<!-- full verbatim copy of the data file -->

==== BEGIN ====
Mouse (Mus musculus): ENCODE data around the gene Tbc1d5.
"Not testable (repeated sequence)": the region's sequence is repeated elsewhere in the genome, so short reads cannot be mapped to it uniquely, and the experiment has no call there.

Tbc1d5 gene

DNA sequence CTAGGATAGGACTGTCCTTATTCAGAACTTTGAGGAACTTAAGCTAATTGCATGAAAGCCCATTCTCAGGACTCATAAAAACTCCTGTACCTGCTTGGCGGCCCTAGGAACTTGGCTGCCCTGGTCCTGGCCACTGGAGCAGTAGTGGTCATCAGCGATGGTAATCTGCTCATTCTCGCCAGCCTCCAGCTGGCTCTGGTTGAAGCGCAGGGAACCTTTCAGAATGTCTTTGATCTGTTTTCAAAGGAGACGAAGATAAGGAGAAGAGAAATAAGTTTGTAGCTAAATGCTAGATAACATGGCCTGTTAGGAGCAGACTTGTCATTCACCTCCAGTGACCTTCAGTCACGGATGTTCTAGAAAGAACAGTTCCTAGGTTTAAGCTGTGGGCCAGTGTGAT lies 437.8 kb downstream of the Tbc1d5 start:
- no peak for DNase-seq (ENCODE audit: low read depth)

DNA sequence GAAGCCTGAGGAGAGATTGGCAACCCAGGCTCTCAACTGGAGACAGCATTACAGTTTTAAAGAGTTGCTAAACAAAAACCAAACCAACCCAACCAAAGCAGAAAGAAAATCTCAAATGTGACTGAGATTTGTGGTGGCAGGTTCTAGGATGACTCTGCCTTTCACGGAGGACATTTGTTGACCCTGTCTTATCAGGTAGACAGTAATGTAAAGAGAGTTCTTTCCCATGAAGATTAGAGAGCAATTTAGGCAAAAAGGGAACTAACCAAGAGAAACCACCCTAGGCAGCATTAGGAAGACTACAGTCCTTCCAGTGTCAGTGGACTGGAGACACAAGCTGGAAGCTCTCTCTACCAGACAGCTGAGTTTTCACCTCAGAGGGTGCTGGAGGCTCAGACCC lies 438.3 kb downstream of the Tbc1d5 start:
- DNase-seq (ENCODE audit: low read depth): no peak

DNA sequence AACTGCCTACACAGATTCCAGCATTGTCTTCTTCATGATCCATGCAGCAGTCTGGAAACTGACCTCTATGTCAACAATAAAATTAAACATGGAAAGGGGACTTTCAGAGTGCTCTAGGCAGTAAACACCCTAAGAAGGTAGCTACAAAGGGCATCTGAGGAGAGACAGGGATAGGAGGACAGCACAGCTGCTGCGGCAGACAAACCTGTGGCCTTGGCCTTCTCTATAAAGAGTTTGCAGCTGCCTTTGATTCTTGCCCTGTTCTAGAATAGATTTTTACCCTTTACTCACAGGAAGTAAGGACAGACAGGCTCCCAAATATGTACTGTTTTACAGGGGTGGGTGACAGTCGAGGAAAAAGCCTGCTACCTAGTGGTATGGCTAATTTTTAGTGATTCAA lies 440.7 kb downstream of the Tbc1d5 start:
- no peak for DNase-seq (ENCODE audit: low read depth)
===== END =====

Mouse (Mus musculus): ENCODE data around the gene Tbc1d5.
"Not testable (repeated sequence)": the region's sequence is repeated elsewhere in the genome, so short reads cannot be mapped to it uniquely, and the experiment has no call there.

Tbc1d5 gene

DNA sequence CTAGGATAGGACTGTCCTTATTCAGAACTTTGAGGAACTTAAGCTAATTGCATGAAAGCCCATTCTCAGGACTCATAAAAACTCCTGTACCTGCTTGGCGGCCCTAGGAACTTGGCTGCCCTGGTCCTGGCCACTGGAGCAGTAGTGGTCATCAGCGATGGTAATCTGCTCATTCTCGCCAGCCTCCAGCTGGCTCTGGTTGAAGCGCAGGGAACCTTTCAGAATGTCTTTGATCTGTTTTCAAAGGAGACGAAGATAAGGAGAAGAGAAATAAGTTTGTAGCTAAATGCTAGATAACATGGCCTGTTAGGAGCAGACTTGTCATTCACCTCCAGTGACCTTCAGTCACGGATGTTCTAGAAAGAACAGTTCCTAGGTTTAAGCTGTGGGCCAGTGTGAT lies 437.8 kb downstream of the Tbc1d5 start:
- no peak for DNase-seq (ENCODE audit: low read depth)

DNA sequence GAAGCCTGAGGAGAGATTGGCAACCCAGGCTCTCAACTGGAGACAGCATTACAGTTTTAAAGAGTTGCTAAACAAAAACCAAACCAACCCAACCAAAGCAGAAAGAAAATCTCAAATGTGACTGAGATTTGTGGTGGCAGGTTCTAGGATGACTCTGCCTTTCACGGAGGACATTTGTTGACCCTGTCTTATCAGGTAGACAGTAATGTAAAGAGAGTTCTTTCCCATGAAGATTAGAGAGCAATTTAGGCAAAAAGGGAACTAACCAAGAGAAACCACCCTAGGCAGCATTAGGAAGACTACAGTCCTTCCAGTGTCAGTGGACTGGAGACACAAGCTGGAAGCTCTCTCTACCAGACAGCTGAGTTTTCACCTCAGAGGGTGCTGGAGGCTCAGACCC lies 438.3 kb downstream of the Tbc1d5 start:
- DNase-seq (ENCODE audit: low read depth): no peak

DNA sequence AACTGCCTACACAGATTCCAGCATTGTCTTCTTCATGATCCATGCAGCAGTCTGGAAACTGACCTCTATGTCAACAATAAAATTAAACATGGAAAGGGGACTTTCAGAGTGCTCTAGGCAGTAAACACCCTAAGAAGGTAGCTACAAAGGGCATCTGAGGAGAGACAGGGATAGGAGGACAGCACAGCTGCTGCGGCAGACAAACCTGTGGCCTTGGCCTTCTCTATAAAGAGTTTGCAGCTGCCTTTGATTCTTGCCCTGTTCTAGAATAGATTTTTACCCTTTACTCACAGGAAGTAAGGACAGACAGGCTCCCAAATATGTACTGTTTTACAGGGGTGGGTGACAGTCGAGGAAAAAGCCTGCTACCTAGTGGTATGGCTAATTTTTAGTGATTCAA lies 440.7 kb downstream of the Tbc1d5 start:
- no peak for DNase-seq (ENCODE audit: low read depth)